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Revered certifier, 70, still fighting to untangle industry red tape

THINK OF a catchy popular saying and you can probably apply it to Phillip Hodges.

“From little things, big things grow”, you might say, quoting the chorus line from a popular Kev Carmody song or “an overnight success story 25 years in the making” might spring to mind and both will be right.

Hodges is the founder of Melbourne-based Transport Certification Services, a business specialising in the certification of heavy trucks and trailers, buses, light commercial vehicles, emergency services vehicles and passenger cars for the disabled.

He started the business from scratch in 1998 after being on the wrong side of the line when his former employer downsized, building it from scratch to be an industry leader.

“It was just me when I started but I kept at it and now the business is big, with six engineers,” he said.

Hodges’ efforts and contribution to the Australian road transport industry were formally recognised at the recent National Trucking Industry Awards on Queensland’s Gold Coast where he was awarded for the Outstanding Contribution to the Australian Trucking Industry.

“I was quite surprised by it, especially with the people I was up against. Just being nominated was enough. It’s a very significant award and I was a bit emotional about it,” he said.

“I look at it this way: there were about a thousand people at the awards and at least 800 of them were worthy of winning it,” he added modestly.

It was reward for effort, 70-year-old Hodges receiving the acknowledgement due for the risk and effort put into getting Transport Certification Services not just up and running but blossoming to the point where it now boasts a multitude of clients both nationally and globally.

It is, he says, expert work and while he did nothing different to other engineers he had two important aces up his sleeve. One was his focus on customer service and the other was problem solving, finding engineering solutions.

Those attracted a wide range of clients with names like Hino, UD, Daimler and Fuso knocking on his door. Even North American company Oshkosh asked for his assistance with the development of its fire tenders for use at Australian airports and with our military.

“We do second-stage manufacturing and we work with people from all around the world – Thailand, New Zealand, Europe, the UK and the US,” he said.

“We’re also working with the NHVR, trying to get the national Authorised Vehicle Examiner scheme up and running.”

Hodges, who entered the industry in 1984, has seen a lot of change in the almost-40 years he has been associated with it, one of the biggest being the establishment of the NHVR as the independent regulator for all vehicles with a GVM greater than 4.5 tonnes.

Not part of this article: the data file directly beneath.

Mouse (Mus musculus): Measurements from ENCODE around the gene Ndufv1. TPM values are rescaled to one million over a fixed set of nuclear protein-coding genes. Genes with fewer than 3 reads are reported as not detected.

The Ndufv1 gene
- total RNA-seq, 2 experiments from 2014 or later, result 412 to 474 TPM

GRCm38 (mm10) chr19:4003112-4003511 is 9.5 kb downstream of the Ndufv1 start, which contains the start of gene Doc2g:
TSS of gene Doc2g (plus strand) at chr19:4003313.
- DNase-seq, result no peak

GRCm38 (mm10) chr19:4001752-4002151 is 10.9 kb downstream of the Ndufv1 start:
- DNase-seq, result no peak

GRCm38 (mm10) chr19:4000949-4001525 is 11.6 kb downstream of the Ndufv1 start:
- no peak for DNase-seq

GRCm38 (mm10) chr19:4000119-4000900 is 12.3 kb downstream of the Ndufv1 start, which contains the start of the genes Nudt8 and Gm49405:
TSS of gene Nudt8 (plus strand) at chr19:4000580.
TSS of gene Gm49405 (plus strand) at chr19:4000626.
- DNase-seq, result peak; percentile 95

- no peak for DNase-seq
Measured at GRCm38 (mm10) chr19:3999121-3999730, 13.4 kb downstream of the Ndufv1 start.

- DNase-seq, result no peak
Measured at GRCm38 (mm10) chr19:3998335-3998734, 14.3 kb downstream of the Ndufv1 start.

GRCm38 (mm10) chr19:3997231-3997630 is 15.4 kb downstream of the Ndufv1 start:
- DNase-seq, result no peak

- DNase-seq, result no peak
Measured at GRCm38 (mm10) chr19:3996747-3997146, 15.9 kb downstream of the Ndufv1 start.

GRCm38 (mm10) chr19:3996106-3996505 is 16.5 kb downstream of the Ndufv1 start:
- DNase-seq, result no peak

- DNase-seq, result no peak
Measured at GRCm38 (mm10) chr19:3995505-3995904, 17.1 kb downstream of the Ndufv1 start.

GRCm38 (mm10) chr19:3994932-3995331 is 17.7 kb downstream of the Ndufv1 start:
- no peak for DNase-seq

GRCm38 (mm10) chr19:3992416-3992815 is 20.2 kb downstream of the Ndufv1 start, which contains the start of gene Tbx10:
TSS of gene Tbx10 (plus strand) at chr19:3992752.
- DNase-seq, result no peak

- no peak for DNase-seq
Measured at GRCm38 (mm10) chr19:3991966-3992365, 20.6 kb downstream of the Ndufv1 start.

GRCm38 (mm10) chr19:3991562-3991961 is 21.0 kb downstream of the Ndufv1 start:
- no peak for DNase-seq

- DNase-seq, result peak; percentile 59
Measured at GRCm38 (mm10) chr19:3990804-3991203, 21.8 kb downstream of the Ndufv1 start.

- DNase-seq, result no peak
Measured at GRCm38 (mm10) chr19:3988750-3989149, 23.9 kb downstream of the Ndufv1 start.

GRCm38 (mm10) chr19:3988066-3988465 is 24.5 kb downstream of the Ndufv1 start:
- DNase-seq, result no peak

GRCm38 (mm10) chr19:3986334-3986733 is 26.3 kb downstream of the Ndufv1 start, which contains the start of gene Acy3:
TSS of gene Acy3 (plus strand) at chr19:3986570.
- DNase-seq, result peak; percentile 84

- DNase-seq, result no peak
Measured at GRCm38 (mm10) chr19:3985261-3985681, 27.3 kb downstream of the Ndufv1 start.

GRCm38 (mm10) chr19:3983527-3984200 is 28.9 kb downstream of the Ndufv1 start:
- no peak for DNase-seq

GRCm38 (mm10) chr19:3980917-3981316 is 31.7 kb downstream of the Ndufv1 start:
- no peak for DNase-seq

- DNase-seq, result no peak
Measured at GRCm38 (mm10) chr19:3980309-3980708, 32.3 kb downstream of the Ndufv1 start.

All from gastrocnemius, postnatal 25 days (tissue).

He has also noted the “big changes” in the Dangerous Goods Code standards.

“Really, truck technology has come a long way; it’s constantly changing. I’m very interested in platooning technology (and) I think that has a real future.”

‘Platooning’ is the electronic linking of two or more trucks in convoy using connectivity technology and automated driving support systems to automatically maintain a set distance on the road.

In fact, it is the “big changes” in technology that are piquing Hodges’ interest right now.

“You just can’t easily cut a vehicle up any more (to change it). It’s got ABS, traction control and all that sort of stuff on it – it’s a very different game these days.”

And, he says, despite being semi-retired, he is still working on increasing Australian vehicle width limits from 2.5-metres to 2.6-metres, suggesting: “we’ve still got a bit of work to do with the Department of Industry in that area.”

At a grass-roots level the trucking industry seems to be constantly battling red tape and while some might suggest that Hodges and those responsible for formulating the rules might be responsible for the amount of oversight it is a notion he rejects.

“We (Transport Certification Services) and people like us, the Australian Trucking Industry, have always campaigned against the amount of red tape in the road transport industry.

“We believe there is far too much and we’re opposed to it. I think government departments need to run like private industry, like businesses, and get things done quickly and efficiently.”

[l-r] TCS engineers Lavan Manila and Vedran Lerman with business owner Jarrod Thompson and founder Phillip Hodges.
Now? Phill Hodges has paid his dues many times over. While most of us were kicking-back and enjoying our downtime he was the bloke beavering away at midnight to get jobs finished and issues sorted.

Hodges sold Transport Certification Services to long-term employee Jarod Thompson and his partner Christine seven years ago, staying-on in an advisory capacity.

Like Hodges, Jarrod is an engineer and NHVR examiner. Christine is involved with the future planning, event management and HR roles as well as the day-to-day running of the business.

“I hope I’ve left a legacy. Certainly I built a good business and it is continuing to grow under Jarrod and Christine. I’m 70 now so I’m easing back a bit but I want to stay involved in the industry.”

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